# Verilog Races

In Verilog certain type of assignments or expression are scheduled for execution at the same time and order of their execution is not guaranteed. This means they could be executed in any order and the order could be change from time to time. This non-determinism is called the race condition in Verilog.

For the purpose of refreshing your memory here is the Verilog execution order again, which we had discussed in a prior post.

Figure : Verilog execution order.

If you look at the active event queue, it has multiple types of statements and commands with equal priority, which means they all are scheduled to be executed together in any random order, which leads to many of the races..

Lets look at some of the common race conditions that one may encounter.

Take the following example :

always @(posedge clk)
x = 2;

always @(posedge clk)
y = x;

Both assignments have same sensitivity ( posedge clk ), which means when clock rises, both will be scheduled to get executed at the same time. Either first ‘x’ could be assigned value ‘2’ and then ‘y’ could be assigned ‘x’, in which case ‘y’ would end up with value ‘2’. Or it could be other way around, ‘y’ could be assigned value of ‘x’ first, which could be something other than ‘2’ and then ‘x’ is assigned value of ‘2’. So depending on the order final value of ‘y’ could be different.

How can you avoid this race ? It depends on what your intention is. If you wanted to have a specific order, put both of the statements in that order within a ‘begin’…’end’ block inside a single ‘always’ block. Let’s say you wanted ‘x’ value to be updated first and then ‘y’ you can do following. Remember blocking assignments within a ‘begin’ .. ‘end’ block are executed in the order they appear.

always @(posedge clk)
begin
x = 2;
y = x;
end

2) Write-Write race condition.

always @(posedge clk)
x = 2;

always @(posedge clk)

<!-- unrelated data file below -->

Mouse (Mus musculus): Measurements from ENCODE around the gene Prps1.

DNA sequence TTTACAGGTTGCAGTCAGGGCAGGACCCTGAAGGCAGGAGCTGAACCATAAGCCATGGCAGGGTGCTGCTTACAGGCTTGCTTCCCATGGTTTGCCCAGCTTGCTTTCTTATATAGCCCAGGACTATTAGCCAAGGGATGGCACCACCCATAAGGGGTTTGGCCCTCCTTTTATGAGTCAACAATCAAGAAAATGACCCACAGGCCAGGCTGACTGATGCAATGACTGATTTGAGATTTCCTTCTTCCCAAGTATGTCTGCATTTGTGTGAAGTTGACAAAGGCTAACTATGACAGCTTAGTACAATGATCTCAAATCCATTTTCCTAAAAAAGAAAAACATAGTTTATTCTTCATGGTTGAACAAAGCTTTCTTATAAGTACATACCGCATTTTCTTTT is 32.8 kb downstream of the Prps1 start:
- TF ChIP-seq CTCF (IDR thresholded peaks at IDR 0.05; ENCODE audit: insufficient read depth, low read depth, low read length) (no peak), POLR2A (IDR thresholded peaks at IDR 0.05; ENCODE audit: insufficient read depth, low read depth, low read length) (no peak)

x = 9;

Here again both blocking assignments have same sensitivity, which means they both get scheduled to be executed at the same time in ‘active event’ queue, in any order. Depending on the order you could get final value of ‘x’ to be either ‘2’ or ‘9’. If you wanted a specific order, you can follow the example in previous race condition.

3) Race condition arising from a ‘fork’…’join’ block.

always @(posedge clk)
fork
x = 2;
y = x;
join

Unlike ‘begin’…’end’ block where expressions are executed in the order they appear, expression within ‘fork’…’join’ block are executed in parallel. This parallelism can be the source of the race condition as shown in above example.

Both blocking assignments are scheduled to execute in parallel and depending upon the order of their execution eventual value of ‘y’ could be either ‘2’ or the previous value of ‘x’, but it can not be determined beforehand.

4) Race condition because of variable initialization.

reg clk = 0

initial
clk = 1

In Verilog ‘reg’ type variable can be initialized within the declaration itself. This initialization is executed at time step zero, just like initial block and if you happen to have an initial block that does the assignment to the ‘reg’ variable, you have a race condition.

There are few other situations where race conditions could come up, for example if a function is invoked from more than one active blocks at the same time, the execution order could become non-deterministic.

-SS.